Pumpkin ale is nothing new, especially at this time of year. But until recently I’d never seen Punkin Ale.
And I definitely hadn’t seen Punk’n Ale.
The folksy spellings are a variety of eye dialect, which calls attention to an other-than-dictionary-perfect pronunciation, an uneducated speaker, or a humorous, affectionate register. (For more on eye dialect, see my post about “li’l.”)
“Punkin” has appeared in print since at least the 1880s, when James Whitcomb Riley, “the Hoosier poet,” published his immortal—indeed, unkillable—verse, “When the Frost Is on the Punkin,” which was memorized by generations of schoolchildren. It begins:
When the frost is on the punkin and the fodder's in the shock,
And you hear the kyouck and gobble of the struttin' turkey-cock,
And the clackin' of the guineys, and the cluckin' of the hens,
And the rooster's hallylooyer as he tiptoes on the fence;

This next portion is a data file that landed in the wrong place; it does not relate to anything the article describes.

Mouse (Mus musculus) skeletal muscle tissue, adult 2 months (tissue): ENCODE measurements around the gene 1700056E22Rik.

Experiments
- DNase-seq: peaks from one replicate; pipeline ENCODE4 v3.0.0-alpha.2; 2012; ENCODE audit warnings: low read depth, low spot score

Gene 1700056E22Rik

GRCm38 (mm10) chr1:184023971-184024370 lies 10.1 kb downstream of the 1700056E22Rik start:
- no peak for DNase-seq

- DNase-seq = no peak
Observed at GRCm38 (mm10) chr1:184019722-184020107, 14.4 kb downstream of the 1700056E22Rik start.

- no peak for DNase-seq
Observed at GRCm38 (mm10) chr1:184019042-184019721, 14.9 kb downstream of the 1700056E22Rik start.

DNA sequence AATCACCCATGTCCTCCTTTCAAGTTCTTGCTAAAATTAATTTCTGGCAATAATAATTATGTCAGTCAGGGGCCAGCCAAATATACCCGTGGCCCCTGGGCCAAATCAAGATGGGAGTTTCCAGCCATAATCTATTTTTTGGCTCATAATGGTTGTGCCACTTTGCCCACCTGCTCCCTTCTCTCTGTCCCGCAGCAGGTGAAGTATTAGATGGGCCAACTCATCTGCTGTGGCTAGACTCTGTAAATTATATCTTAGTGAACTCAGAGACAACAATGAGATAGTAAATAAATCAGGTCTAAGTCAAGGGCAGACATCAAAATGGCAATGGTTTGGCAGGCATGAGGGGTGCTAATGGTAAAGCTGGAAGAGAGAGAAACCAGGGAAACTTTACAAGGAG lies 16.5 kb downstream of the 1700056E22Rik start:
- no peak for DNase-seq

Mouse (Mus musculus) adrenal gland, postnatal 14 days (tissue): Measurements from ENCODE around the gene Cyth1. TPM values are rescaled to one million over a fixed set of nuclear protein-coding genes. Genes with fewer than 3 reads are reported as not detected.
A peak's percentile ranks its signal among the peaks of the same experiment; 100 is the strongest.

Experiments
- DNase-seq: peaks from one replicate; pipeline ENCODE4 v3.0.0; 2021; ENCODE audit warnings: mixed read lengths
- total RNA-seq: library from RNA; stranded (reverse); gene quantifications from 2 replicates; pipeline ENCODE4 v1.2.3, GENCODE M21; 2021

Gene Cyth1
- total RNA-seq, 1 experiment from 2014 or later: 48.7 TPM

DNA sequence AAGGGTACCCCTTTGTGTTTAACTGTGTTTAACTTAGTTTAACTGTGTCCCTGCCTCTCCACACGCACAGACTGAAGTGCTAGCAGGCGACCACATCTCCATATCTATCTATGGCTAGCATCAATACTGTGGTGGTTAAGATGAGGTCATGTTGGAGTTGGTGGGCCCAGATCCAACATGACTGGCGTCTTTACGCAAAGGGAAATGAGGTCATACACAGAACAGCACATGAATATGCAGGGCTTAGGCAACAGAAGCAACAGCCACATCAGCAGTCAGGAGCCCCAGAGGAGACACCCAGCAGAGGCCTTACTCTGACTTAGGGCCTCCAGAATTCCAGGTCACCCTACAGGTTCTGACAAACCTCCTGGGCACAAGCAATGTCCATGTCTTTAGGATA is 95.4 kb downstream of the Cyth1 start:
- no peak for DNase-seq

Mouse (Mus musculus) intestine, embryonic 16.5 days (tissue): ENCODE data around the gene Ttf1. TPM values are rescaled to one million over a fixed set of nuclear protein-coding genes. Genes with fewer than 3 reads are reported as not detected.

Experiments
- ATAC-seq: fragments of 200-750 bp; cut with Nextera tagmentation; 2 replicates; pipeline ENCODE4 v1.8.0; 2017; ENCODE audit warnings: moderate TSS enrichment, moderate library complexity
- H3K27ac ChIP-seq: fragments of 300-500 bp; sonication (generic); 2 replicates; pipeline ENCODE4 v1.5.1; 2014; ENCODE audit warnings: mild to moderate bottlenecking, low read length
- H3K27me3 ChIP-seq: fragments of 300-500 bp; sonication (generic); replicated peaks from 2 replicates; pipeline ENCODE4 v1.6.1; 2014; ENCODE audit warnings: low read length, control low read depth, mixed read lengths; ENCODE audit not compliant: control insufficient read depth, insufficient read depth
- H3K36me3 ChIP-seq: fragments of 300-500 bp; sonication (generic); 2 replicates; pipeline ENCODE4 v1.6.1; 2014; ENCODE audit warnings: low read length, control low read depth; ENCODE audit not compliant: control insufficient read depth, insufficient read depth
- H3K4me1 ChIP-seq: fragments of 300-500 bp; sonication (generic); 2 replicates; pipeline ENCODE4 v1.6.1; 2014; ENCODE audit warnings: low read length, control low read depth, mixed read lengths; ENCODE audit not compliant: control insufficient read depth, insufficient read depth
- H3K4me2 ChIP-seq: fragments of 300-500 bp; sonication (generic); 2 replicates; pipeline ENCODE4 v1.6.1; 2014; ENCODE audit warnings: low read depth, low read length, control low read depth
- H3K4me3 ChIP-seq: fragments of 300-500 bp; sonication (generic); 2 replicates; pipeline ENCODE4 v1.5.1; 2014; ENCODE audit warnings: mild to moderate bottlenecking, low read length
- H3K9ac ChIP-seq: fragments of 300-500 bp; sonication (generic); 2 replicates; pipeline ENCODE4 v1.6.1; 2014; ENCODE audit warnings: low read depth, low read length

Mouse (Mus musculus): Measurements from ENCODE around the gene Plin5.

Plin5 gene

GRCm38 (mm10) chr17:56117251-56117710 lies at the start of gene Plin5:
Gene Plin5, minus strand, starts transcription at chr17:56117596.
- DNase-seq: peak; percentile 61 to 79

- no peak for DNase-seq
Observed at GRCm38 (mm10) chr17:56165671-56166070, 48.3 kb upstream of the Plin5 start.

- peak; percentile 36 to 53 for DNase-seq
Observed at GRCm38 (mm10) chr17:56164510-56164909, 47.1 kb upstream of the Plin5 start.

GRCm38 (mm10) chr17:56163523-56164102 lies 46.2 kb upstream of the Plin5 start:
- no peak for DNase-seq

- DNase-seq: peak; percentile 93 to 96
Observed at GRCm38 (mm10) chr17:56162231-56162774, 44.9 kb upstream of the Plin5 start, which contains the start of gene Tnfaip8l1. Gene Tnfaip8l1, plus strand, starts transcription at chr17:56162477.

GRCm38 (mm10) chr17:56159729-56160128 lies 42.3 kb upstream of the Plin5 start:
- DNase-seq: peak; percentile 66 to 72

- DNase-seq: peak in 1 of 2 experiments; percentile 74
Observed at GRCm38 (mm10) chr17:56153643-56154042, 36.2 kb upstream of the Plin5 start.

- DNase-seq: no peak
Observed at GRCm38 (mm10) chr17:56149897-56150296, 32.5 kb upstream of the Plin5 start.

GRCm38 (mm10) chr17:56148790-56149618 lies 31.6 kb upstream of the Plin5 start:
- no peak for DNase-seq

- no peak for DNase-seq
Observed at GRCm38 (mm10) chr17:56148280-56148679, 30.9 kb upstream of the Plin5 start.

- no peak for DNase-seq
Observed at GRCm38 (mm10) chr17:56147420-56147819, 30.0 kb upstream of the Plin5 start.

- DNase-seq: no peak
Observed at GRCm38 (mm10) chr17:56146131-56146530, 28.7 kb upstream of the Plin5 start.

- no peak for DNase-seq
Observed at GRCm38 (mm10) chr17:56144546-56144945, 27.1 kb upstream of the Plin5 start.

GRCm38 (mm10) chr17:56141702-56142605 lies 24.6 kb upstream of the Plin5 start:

O, it's then the time a feller is a-feelin' at his best,
With the risin' sun to greet him from a night of peaceful rest…
I’ll spare you the remaining three stanzas.
Besides punkin/punk’n, I found some other interesting word and name stories in these beer brands.
Dogfish Head, which is based in Delaware, named its brew after “the seriously off-centered southern Delaware extravaganza Punkin Chunkin.” I think they mean “off-center.” (When you click that link, you’re greeted with the headline “We’re Gonna Hurl!”) Punkin Ale may have been new to me, but it’s been around since 1994.
Uinta describes Punk’n as “sessionable,” a word I had to look up. It’s not in my standard dictionaries, but according to Urban Dictionary and beer websites it means “capable of being drunk over a long session”—in other words, relatively low in alcohol. Punk’n is 4 percent alcohol by volume, a figure that appears nowhere on the bottle but is reported on Beer Advocate. (Dogfish Head’s Punkin Ale is 7 percent ABV.)
Beer Advocate’s reviewers give Punk’n Ale a solid “meh.” I haven’t sampled it, but I give the brand an A-plus for its striking label design. I also commend the designs for Uinta’s other brews: In addition to Punk’n, Uinta sells beers called Sum’r, Hyve, Wyld, Baba (a black lager with, naturally, a black sheep on the label), and Birthday Suit.